As you gathered from the title, the topic of traffic (paid or organic) is the subject of today’s post. Let’s look at the pros and the cons of both SEO and SEM (search engine optimization and search engine marketing) to discuss what makes each necessary or useful for short-term or long-term implementation for your business.
Paid Traffic Delivers Visitors Quickly
Traffic being the crux of the web is the deciding factor in the success of any website. You can have the best looking most usable website online, but without traffic it simply will not matter.
Similarly, you can have an ugly website that lacks usability with a strong call to action and benefit-rich user appeal and reap a fortune in contrast to the beautiful website without traffic. In essence success is a balance of traffic, usability, direction and appeal.
SEO Works But It Takes Time
While the argument of those who are too impulsive to engage the SEO process may suggest it takes too long, the real fact is that if you have a properly cultivated offer, SEO can produce long-term visibility and benefits rivaling the best paid campaigns.
While the #1 position for a keyword garners 40% or more of the click throughs for that keyword in search engines, keep in mind that 80% or more of all click through traffic occurs from the organic search positions in search engines.
While paid traffic may be more readily available, think of it as a way to determine which keywords are delivering consumers who convert, then use SEO to seal the deal and anchor your position in the search engine result pages.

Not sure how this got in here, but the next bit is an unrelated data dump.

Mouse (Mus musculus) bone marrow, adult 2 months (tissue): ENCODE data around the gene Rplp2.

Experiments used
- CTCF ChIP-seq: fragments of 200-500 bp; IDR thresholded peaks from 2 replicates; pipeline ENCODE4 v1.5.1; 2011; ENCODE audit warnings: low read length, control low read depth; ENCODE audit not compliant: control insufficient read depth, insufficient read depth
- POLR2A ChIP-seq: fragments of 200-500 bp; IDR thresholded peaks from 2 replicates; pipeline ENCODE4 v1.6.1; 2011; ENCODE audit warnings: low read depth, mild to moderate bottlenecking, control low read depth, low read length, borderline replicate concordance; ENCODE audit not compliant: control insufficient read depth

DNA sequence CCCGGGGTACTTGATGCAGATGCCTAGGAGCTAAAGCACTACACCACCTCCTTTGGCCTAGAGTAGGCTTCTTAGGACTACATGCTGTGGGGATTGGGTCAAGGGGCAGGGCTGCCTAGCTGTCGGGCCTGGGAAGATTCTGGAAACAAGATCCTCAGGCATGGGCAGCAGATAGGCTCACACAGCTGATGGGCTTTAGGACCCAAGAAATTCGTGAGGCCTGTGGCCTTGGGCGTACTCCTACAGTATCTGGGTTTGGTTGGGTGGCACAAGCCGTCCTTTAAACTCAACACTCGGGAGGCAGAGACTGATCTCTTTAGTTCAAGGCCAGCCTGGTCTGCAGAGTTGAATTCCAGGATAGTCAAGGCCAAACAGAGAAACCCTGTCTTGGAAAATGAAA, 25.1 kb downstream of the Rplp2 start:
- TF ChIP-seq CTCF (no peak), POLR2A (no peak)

The time it takes will depend on:
- The competitiveness of the market
- Consumer demand or seasonal purchasing habits
- What type of secondary online or offline exposure the market receives (tv, radio, print, etc.).
- The budget your competition is will to spend to dominate the market.
- The degree of authority the top websites occupying the top 10 positions exhibits.
- The number of topical pages they have dedicated to each keyword / query.
- The quality and quantity of links or social proof (via social media) your competition is allocating to stay ahead of the pack.
In most instances, content wars backed by domain authority are the defining factors that distinguish the top 5 results, but occasionally, those at the top rest on their laurels and a virtual newcomer can push through the paper champions with ease to chisel out a place for conversion and website monetization within a market.
There are still things you can do that are algorithmically inclined from search algorithms (such as using exact -match top level domains) like redwidgets.com ranking for red widgets or implementing a keyword-rich sub domain to add a layer of inurl relevance (having the keyword in the domain or page URL).
However, the main thing is not to confuse traffic with conversion, or a band-aid and a flawed marketing strategy. The takeaway from having PPC dependency (after getting dozens of leads or sales a day) only to have to keep paying to keep things moving or having to wait for the SEO rankings to kick in is the missing ingredient of split testing and conversion optimization. In other words, creating the right triggers at the right time for the right consumer despite the traffic source.
There is no right or wrong way to go with organic SEO or search engine marketing, it all depends on (a) if you can afford to wait (b) how much exposure you need from the standpoint of your PPC spend or SEO pricing and (c) what the tipping point and ROI are for either.